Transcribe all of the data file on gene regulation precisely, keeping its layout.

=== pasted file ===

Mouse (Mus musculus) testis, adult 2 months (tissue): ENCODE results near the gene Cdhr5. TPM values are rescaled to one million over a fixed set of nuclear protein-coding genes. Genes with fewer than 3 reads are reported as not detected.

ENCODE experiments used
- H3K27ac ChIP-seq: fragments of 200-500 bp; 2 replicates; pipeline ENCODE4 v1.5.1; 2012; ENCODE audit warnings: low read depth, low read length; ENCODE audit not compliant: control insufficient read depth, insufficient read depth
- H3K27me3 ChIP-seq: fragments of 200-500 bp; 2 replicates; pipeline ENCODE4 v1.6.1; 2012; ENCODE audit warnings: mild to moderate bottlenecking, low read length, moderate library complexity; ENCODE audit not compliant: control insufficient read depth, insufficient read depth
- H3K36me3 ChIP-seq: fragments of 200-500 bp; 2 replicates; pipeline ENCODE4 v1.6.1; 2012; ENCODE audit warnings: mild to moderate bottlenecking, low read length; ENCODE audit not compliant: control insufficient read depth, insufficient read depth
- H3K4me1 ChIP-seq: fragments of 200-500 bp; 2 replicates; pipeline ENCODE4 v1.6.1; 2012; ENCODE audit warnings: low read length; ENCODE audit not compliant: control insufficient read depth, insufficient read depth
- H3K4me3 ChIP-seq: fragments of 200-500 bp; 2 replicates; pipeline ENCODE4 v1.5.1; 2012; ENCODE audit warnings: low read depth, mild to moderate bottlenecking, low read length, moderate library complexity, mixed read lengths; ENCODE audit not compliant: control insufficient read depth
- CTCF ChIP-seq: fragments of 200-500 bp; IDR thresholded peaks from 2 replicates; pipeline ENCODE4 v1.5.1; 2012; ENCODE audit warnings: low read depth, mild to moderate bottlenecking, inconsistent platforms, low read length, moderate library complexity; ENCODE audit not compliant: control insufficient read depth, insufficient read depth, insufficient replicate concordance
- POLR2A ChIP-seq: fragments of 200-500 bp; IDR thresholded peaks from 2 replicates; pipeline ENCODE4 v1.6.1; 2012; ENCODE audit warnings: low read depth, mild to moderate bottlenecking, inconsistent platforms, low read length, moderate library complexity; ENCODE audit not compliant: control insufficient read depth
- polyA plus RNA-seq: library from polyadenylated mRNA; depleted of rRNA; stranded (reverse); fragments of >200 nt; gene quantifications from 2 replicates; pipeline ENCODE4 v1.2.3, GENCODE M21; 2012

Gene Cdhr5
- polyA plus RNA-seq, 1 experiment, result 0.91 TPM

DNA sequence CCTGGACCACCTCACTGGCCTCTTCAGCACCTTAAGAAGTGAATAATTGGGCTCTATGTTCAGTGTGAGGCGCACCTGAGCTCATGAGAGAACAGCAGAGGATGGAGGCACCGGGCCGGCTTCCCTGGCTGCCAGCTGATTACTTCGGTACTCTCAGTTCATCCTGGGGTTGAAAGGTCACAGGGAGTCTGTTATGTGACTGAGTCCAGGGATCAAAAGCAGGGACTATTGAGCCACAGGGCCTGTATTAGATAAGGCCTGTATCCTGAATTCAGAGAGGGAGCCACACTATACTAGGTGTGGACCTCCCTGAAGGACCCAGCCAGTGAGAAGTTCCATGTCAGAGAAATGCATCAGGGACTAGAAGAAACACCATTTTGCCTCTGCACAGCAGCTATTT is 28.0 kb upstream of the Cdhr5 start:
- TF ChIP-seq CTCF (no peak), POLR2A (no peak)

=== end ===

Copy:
Mouse (Mus musculus) testis, adult 2 months (tissue): ENCODE results near the gene Cdhr5. TPM values are rescaled to one million over a fixed set of nuclear protein-coding genes. Genes with fewer than 3 reads are reported as not detected.

ENCODE experiments used
- H3K27ac ChIP-seq: fragments of 200-500 bp; 2 replicates; pipeline ENCODE4 v1.5.1; 2012; ENCODE audit warnings: low read depth, low read length; ENCODE audit not compliant: control insufficient read depth, insufficient read depth
- H3K27me3 ChIP-seq: fragments of 200-500 bp; 2 replicates; pipeline ENCODE4 v1.6.1; 2012; ENCODE audit warnings: mild to moderate bottlenecking, low read length, moderate library complexity; ENCODE audit not compliant: control insufficient read depth, insufficient read depth
- H3K36me3 ChIP-seq: fragments of 200-500 bp; 2 replicates; pipeline ENCODE4 v1.6.1; 2012; ENCODE audit warnings: mild to moderate bottlenecking, low read length; ENCODE audit not compliant: control insufficient read depth, insufficient read depth
- H3K4me1 ChIP-seq: fragments of 200-500 bp; 2 replicates; pipeline ENCODE4 v1.6.1; 2012; ENCODE audit warnings: low read length; ENCODE audit not compliant: control insufficient read depth, insufficient read depth
- H3K4me3 ChIP-seq: fragments of 200-500 bp; 2 replicates; pipeline ENCODE4 v1.5.1; 2012; ENCODE audit warnings: low read depth, mild to moderate bottlenecking, low read length, moderate library complexity, mixed read lengths; ENCODE audit not compliant: control insufficient read depth
- CTCF ChIP-seq: fragments of 200-500 bp; IDR thresholded peaks from 2 replicates; pipeline ENCODE4 v1.5.1; 2012; ENCODE audit warnings: low read depth, mild to moderate bottlenecking, inconsistent platforms, low read length, moderate library complexity; ENCODE audit not compliant: control insufficient read depth, insufficient read depth, insufficient replicate concordance
- POLR2A ChIP-seq: fragments of 200-500 bp; IDR thresholded peaks from 2 replicates; pipeline ENCODE4 v1.6.1; 2012; ENCODE audit warnings: low read depth, mild to moderate bottlenecking, inconsistent platforms, low read length, moderate library complexity; ENCODE audit not compliant: control insufficient read depth
- polyA plus RNA-seq: library from polyadenylated mRNA; depleted of rRNA; stranded (reverse); fragments of >200 nt; gene quantifications from 2 replicates; pipeline ENCODE4 v1.2.3, GENCODE M21; 2012

Gene Cdhr5
- polyA plus RNA-seq, 1 experiment, result 0.91 TPM

DNA sequence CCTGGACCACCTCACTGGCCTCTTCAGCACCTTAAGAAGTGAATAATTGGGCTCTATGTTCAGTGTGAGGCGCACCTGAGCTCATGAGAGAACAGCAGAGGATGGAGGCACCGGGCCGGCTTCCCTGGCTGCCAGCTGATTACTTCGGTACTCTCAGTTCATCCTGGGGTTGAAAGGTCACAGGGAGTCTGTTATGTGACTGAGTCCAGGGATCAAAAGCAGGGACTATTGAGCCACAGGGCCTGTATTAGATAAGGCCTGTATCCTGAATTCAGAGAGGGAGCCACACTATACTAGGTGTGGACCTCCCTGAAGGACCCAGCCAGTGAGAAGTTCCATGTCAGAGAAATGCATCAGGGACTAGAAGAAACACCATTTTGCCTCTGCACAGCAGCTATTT is 28.0 kb upstream of the Cdhr5 start:
- TF ChIP-seq CTCF (no peak), POLR2A (no peak)